It looks like Zillow is sticking with their relatively flat forecasts for our local areas. It’s probably realistic if appreciation goes like it did in 2022 – everything gained in the spring selling season is given back in the off-season. Note how the ‘typical home value’ is still higher than it was a year ago in every area:
Ok, ok you want to downsize but you don’t want to bake in the desert – plus you like living in San Diego. Aren’t there any newer, smaller choices around here?
Lennar has purchased three local golf courses and are on their way to building them out. The development of the Carmel Mountain Ranch golf course off the I-15 freeway (above) faced some resistance from the locals, but they beat that back and a gated senior community is now underway.
The Junipers is a senior community (55+) in Rancho Penasquitos and will include a mix of 455 single-family detached-homes and townhouses for sale. There will also be 81 attached homes for rent for low-income seniors households. It will include a 2.87-acre public park and a 2.82-acre loop trail.
Pricing isn’t out in the open but I’m guessing it starts just under a million.
Another new-home development is called the Farm, and it’s right off Rancho Bernardo Road. It isn’t solely for seniors, but they have a couple of one-story plans. Here’s a quick tour of their 2,500sf one-story home under construction:
I was confident that in the last few months of 2022 we would reach at least 100 detached-home sales between Carlsbad and La Jolla. We are up to 102 in December, after closing 118 in November!
I wasn’t so hopeful about January.
As of today, there have been 68 closings this month.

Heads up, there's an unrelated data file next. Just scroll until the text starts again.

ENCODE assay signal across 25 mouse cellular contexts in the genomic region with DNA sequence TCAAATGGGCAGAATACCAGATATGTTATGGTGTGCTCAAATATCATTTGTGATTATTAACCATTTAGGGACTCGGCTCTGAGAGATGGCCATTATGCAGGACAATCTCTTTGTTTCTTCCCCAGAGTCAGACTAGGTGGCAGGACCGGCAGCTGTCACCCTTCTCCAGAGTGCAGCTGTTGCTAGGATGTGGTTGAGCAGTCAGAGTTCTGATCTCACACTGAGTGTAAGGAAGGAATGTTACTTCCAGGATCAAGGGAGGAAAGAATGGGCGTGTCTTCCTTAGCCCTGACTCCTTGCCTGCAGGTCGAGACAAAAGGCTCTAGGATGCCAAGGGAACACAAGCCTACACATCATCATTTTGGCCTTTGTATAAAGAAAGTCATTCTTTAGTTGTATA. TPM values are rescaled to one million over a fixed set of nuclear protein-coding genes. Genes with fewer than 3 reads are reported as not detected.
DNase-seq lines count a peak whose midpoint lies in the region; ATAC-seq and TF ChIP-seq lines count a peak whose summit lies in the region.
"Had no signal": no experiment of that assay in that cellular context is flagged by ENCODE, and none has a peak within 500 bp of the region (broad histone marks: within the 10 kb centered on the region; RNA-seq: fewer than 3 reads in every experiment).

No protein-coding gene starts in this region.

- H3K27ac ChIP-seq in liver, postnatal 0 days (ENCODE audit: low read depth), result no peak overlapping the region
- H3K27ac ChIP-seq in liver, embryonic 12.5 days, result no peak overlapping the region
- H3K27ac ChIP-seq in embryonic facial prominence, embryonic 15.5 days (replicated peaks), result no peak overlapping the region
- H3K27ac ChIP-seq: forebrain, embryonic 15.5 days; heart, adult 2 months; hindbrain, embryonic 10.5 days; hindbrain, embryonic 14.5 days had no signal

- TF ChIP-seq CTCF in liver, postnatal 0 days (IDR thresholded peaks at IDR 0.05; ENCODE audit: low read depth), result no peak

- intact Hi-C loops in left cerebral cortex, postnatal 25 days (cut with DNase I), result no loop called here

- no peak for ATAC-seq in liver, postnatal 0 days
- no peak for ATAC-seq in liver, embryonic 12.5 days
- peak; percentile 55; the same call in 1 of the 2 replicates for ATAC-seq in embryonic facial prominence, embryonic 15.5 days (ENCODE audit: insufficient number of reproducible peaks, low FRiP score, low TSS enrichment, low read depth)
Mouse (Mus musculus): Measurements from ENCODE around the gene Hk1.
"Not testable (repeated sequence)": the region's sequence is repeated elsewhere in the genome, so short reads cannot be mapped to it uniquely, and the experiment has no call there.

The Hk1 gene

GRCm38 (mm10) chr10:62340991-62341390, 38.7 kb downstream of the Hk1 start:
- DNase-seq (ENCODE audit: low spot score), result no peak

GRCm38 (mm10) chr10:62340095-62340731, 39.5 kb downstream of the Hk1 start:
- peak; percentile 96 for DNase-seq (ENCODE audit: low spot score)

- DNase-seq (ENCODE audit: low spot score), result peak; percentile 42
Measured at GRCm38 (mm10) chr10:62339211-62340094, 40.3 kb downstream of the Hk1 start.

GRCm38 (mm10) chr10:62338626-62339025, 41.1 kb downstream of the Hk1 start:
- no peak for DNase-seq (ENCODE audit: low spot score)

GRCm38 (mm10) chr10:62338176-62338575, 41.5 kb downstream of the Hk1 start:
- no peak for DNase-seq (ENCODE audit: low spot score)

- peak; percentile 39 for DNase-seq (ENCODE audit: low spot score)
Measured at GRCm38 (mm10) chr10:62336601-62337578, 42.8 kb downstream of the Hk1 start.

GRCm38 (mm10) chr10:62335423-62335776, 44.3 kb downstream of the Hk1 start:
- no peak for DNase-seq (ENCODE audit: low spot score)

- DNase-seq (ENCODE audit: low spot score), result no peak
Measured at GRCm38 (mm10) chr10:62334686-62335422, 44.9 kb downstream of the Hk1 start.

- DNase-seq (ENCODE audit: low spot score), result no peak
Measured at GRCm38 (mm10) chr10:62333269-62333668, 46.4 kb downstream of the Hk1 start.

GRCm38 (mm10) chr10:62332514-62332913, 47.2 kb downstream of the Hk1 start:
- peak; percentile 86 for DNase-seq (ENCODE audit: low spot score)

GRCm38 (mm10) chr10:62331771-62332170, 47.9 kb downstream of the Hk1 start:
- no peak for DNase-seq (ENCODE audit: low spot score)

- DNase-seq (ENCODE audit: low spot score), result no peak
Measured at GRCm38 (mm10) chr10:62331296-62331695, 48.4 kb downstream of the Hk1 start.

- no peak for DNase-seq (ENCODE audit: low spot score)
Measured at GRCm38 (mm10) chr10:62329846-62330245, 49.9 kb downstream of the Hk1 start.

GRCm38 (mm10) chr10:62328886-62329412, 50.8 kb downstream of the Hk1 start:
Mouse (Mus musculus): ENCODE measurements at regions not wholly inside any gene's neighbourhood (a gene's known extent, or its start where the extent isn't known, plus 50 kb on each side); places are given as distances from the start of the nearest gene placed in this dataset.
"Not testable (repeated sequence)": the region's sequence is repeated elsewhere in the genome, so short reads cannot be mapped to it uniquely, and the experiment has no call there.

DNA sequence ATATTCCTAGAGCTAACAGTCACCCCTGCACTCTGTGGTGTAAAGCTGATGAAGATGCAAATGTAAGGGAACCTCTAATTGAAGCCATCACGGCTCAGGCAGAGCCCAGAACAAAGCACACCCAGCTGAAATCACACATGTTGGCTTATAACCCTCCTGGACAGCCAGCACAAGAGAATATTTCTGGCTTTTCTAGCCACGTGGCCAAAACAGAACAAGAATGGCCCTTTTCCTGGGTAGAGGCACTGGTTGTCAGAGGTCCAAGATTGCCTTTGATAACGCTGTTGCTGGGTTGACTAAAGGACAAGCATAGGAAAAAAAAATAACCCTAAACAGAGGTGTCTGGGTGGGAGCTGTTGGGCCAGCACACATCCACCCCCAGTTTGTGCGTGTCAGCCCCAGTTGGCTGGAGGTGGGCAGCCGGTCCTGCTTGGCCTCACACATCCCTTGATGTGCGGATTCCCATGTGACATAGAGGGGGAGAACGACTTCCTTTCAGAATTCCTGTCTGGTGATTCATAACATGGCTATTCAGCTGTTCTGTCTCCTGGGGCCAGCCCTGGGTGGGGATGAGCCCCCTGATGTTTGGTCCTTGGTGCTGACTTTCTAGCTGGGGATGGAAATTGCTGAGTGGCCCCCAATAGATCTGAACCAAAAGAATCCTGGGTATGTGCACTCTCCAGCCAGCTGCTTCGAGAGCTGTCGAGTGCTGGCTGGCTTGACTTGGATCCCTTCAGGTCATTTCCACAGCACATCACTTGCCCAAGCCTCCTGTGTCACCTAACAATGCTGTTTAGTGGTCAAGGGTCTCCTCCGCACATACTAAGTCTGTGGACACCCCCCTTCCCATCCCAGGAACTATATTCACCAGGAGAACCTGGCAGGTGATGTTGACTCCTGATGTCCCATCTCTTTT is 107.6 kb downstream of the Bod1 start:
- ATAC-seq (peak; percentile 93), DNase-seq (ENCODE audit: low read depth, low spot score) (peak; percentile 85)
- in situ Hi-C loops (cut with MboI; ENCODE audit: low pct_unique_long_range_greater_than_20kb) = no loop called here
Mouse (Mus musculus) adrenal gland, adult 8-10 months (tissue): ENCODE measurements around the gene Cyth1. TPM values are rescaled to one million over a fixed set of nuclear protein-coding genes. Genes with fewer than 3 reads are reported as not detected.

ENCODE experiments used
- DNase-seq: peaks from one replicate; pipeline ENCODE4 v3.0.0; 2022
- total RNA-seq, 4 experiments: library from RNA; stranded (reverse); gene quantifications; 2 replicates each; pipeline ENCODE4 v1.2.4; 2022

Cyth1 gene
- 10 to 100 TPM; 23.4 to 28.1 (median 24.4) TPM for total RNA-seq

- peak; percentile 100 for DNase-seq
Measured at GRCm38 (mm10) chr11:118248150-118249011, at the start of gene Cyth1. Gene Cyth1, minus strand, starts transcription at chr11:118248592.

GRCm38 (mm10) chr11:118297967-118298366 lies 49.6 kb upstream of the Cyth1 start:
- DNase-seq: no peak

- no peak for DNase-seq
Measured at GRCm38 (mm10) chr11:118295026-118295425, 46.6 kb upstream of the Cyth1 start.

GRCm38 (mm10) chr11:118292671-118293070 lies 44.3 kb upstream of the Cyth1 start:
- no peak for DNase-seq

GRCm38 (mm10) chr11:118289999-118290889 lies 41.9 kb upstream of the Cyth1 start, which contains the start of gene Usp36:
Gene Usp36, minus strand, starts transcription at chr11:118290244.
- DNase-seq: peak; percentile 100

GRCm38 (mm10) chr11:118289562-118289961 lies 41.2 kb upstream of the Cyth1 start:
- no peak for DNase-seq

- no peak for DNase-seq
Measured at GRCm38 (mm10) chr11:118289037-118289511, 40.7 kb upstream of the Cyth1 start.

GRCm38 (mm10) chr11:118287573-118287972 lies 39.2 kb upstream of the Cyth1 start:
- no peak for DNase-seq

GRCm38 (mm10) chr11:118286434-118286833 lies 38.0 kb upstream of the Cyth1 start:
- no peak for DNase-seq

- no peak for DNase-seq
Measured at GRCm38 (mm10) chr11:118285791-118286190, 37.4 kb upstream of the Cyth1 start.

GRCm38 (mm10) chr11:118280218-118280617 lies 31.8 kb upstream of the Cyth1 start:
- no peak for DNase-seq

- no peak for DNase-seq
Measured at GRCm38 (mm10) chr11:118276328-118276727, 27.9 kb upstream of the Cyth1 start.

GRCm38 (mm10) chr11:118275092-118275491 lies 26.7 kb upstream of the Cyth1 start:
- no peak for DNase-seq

We could have more sales, because there are 269 active listings sitting around. But only those that deserve it (those that do everything right) will be selling now.
Those that get it right are being rewarded…..they are selling! You could say that pricing is on an upward trend too, if you rely on the lame and inadequate median sales price to guide your decisions:
NSDCC Monthly Sales and Pricing
# of Sales
68 (so far)
Dec-Jan MoM Diff
Unfortunately, the dated and backward-looking Case-Shiller Index comes out next Tuesday, and the doomers will use it to convince you that the market is coming apart.
But because sellers are holding out, only the homes that deserve to sell will be closing in 2023, and they should get pretty close to what they want, price-wise. Except those represented by desperate agents who fail miserably at doing everything right, and then take a lowball offer.
With the lower number of sales, don’t be surprised if the median sales price fluctuates wildly.
Our new listing is perfect for the extended family who want to live the good life in the country!
16390 Whispering Oaks Drive, West Ramona
6 br/4 ba, 3,801sf
Get away from it all and move to the country! Bring everyone with you too! This 4br/2ba one-story house has newer kitchen and baths, full solar, pool, views of the hills, circular driveway with lots of parking (RVs!), plus TWO ADUs – including a new tiny house – all on 2.35 acres! Total of 6 bedrooms and 4 full bathrooms – perfect for multi-gen! Gated community on the west end and only 3.5 miles from Poway Road.
LP = $1,250,000!
This is the west end of Ramona, just 3.5 miles from Poway Rd!
Others including Bill Walton are thinking the Miramar open space would be ideal for housing – an excerpt:
San Diego has the nation’s best year-round weather and ample adjacent federal lands, making it the perfect site for the start of a national solution to homelessness. Sunbreak would soon prove successful in San Diego and could then be quickly replicated up the West Coast and across America.
We need help in three ways to launch the Sunbreak initiative:
1. We need our President and federal government to lease 2,000 acres of MCAS Miramar land to Sunbreak Ranch at $1 per year, and to designate this land as a temporary “federal emergency homeless help zone.” This will eliminate local red tape and opposition.
2. We need our President to deploy the military and security services to build a tent city for Sunbreak Ranch on this site with surplus equipment from the Afghan and Iraq deployments. Our military and security services have the manpower, expertise, and equipment to build out this entire tent city within weeks.